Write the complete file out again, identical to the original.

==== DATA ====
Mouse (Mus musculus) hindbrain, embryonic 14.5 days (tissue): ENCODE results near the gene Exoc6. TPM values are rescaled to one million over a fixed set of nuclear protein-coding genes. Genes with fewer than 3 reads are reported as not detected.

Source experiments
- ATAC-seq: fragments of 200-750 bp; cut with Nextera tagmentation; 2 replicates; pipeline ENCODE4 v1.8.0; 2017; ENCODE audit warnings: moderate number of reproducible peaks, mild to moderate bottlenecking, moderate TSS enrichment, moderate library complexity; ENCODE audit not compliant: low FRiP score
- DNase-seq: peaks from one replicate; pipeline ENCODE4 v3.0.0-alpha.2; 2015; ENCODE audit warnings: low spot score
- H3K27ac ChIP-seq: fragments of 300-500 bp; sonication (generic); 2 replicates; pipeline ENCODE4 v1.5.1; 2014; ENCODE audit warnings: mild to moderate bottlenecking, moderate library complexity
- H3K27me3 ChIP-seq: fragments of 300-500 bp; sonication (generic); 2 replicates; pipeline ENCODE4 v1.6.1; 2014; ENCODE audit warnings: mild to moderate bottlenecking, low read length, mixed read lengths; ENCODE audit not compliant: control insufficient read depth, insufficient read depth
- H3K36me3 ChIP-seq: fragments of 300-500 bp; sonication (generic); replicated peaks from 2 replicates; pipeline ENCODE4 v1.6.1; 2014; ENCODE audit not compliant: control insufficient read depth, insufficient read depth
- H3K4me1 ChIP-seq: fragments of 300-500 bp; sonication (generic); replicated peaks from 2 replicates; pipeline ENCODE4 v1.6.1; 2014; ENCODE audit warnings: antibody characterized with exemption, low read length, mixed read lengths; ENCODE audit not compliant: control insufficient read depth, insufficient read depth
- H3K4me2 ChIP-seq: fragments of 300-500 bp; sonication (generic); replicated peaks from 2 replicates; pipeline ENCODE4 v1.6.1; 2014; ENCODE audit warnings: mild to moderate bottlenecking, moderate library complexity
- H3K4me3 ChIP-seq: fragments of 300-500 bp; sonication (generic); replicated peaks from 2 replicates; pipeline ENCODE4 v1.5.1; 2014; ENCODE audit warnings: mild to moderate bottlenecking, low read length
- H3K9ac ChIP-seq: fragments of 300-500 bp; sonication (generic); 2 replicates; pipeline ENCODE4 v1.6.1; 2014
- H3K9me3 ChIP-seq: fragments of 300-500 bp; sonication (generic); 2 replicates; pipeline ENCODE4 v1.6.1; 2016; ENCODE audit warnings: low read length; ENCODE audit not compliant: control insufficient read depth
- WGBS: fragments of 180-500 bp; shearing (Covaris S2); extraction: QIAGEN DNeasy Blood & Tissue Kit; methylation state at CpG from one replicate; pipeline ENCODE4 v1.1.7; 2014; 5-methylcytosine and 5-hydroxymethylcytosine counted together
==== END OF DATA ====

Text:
Mouse (Mus musculus) hindbrain, embryonic 14.5 days (tissue): ENCODE results near the gene Exoc6. TPM values are rescaled to one million over a fixed set of nuclear protein-coding genes. Genes with fewer than 3 reads are reported as not detected.

Source experiments
- ATAC-seq: fragments of 200-750 bp; cut with Nextera tagmentation; 2 replicates; pipeline ENCODE4 v1.8.0; 2017; ENCODE audit warnings: moderate number of reproducible peaks, mild to moderate bottlenecking, moderate TSS enrichment, moderate library complexity; ENCODE audit not compliant: low FRiP score
- DNase-seq: peaks from one replicate; pipeline ENCODE4 v3.0.0-alpha.2; 2015; ENCODE audit warnings: low spot score
- H3K27ac ChIP-seq: fragments of 300-500 bp; sonication (generic); 2 replicates; pipeline ENCODE4 v1.5.1; 2014; ENCODE audit warnings: mild to moderate bottlenecking, moderate library complexity
- H3K27me3 ChIP-seq: fragments of 300-500 bp; sonication (generic); 2 replicates; pipeline ENCODE4 v1.6.1; 2014; ENCODE audit warnings: mild to moderate bottlenecking, low read length, mixed read lengths; ENCODE audit not compliant: control insufficient read depth, insufficient read depth
- H3K36me3 ChIP-seq: fragments of 300-500 bp; sonication (generic); replicated peaks from 2 replicates; pipeline ENCODE4 v1.6.1; 2014; ENCODE audit not compliant: control insufficient read depth, insufficient read depth
- H3K4me1 ChIP-seq: fragments of 300-500 bp; sonication (generic); replicated peaks from 2 replicates; pipeline ENCODE4 v1.6.1; 2014; ENCODE audit warnings: antibody characterized with exemption, low read length, mixed read lengths; ENCODE audit not compliant: control insufficient read depth, insufficient read depth
- H3K4me2 ChIP-seq: fragments of 300-500 bp; sonication (generic); replicated peaks from 2 replicates; pipeline ENCODE4 v1.6.1; 2014; ENCODE audit warnings: mild to moderate bottlenecking, moderate library complexity
- H3K4me3 ChIP-seq: fragments of 300-500 bp; sonication (generic); replicated peaks from 2 replicates; pipeline ENCODE4 v1.5.1; 2014; ENCODE audit warnings: mild to moderate bottlenecking, low read length
- H3K9ac ChIP-seq: fragments of 300-500 bp; sonication (generic); 2 replicates; pipeline ENCODE4 v1.6.1; 2014
- H3K9me3 ChIP-seq: fragments of 300-500 bp; sonication (generic); 2 replicates; pipeline ENCODE4 v1.6.1; 2016; ENCODE audit warnings: low read length; ENCODE audit not compliant: control insufficient read depth
- WGBS: fragments of 180-500 bp; shearing (Covaris S2); extraction: QIAGEN DNeasy Blood & Tissue Kit; methylation state at CpG from one replicate; pipeline ENCODE4 v1.1.7; 2014; 5-methylcytosine and 5-hydroxymethylcytosine counted together